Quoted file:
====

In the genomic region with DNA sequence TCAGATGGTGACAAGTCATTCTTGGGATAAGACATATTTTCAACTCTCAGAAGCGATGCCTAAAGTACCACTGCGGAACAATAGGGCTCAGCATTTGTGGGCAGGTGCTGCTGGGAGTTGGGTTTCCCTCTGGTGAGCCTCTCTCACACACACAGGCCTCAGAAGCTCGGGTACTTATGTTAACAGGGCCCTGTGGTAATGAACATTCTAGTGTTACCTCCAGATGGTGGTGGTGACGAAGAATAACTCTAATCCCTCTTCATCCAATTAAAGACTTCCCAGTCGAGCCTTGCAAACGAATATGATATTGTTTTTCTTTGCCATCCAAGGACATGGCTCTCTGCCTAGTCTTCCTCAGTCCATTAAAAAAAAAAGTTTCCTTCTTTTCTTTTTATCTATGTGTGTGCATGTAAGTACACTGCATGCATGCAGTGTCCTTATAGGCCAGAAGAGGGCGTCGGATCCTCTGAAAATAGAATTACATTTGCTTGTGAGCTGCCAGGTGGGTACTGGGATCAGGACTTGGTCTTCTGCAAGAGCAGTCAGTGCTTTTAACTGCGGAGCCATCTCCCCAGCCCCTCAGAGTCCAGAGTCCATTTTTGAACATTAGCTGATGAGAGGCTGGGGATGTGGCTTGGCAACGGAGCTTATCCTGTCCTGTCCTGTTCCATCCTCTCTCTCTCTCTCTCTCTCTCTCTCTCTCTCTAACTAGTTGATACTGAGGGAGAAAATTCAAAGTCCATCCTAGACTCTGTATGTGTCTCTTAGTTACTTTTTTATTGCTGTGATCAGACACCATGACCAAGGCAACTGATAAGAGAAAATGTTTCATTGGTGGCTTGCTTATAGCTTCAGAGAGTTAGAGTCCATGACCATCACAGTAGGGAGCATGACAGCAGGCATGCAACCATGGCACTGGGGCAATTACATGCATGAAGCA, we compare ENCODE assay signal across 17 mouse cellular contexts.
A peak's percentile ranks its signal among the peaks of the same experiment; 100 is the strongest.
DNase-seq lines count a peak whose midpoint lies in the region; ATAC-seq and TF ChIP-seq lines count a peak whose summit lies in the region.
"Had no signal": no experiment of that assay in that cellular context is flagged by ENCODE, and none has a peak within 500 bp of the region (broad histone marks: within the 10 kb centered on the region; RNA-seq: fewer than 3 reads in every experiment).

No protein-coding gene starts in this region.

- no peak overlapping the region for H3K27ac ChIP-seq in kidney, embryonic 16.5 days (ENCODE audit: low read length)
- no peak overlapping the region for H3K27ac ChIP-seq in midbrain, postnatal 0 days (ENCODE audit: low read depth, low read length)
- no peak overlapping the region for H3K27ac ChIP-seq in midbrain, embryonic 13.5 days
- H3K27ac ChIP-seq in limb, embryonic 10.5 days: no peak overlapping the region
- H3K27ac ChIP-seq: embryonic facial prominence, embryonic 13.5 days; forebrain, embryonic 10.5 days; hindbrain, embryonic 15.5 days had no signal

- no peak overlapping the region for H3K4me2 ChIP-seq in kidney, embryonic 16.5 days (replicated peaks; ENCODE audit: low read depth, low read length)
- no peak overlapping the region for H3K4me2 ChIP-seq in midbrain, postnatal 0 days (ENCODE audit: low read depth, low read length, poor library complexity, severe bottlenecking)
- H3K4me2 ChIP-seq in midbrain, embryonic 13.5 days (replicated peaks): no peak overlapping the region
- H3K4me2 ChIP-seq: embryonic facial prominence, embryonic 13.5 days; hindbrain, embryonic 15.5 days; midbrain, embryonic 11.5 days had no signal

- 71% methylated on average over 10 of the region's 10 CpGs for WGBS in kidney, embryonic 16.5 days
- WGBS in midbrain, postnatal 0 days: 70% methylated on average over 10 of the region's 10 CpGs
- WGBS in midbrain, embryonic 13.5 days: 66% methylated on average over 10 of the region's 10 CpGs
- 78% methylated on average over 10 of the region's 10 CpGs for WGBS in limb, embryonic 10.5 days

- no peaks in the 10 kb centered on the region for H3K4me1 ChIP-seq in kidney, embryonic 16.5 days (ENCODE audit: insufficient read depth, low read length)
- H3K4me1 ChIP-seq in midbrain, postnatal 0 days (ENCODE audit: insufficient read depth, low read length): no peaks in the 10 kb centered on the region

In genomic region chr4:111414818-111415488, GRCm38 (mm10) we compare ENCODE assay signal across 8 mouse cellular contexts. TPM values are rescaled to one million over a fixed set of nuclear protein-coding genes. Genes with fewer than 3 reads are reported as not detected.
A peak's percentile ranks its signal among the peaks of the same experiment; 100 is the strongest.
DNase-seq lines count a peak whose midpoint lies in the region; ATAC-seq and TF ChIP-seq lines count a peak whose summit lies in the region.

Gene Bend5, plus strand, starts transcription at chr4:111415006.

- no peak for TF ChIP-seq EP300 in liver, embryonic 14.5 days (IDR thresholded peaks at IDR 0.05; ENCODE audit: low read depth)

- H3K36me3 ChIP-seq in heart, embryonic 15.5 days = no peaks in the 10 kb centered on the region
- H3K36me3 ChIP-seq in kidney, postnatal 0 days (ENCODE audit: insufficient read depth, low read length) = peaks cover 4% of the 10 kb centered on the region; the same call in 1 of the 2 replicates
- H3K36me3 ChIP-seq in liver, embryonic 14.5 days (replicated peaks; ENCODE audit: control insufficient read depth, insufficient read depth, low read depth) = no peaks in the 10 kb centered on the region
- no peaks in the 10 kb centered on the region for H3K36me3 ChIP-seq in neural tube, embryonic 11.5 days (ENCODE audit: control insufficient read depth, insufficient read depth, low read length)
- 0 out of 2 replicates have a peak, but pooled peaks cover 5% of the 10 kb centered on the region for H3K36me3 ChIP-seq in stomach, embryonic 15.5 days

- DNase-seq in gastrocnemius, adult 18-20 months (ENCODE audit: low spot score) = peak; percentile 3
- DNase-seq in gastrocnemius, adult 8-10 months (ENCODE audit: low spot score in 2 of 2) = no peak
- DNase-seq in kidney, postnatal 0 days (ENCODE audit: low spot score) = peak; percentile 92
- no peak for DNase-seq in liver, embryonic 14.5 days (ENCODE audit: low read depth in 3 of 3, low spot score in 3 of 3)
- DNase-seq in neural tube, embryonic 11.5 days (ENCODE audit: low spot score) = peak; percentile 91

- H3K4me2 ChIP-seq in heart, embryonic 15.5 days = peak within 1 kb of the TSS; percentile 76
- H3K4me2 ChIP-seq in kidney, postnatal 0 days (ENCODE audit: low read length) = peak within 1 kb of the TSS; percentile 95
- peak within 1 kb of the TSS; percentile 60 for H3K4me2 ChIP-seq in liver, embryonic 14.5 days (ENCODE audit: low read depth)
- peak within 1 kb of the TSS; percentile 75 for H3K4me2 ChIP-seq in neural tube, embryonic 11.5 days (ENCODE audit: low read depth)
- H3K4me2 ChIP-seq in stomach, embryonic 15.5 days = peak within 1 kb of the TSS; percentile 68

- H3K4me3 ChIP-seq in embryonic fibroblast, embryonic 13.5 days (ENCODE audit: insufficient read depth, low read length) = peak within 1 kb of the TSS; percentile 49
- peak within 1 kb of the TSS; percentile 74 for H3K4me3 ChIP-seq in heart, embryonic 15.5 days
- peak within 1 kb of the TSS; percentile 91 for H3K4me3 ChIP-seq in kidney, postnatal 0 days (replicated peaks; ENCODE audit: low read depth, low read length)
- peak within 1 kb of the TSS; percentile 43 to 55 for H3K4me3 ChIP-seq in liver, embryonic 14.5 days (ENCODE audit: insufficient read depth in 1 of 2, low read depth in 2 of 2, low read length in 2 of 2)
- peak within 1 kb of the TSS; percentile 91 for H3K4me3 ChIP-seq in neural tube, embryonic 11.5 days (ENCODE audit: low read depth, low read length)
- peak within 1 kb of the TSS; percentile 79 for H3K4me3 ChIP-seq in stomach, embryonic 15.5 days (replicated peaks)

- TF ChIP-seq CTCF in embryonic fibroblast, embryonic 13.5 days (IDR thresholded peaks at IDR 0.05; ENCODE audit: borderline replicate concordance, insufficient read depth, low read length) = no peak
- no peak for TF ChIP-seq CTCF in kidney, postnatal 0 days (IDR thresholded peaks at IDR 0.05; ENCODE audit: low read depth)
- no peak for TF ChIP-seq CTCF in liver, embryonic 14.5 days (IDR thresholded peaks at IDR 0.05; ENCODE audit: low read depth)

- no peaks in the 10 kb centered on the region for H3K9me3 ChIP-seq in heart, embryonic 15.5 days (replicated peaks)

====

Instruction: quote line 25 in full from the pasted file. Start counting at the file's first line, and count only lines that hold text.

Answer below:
- no peak for TF ChIP-seq EP300 in liver, embryonic 14.5 days (IDR thresholded peaks at IDR 0.05; ENCODE audit: low read depth)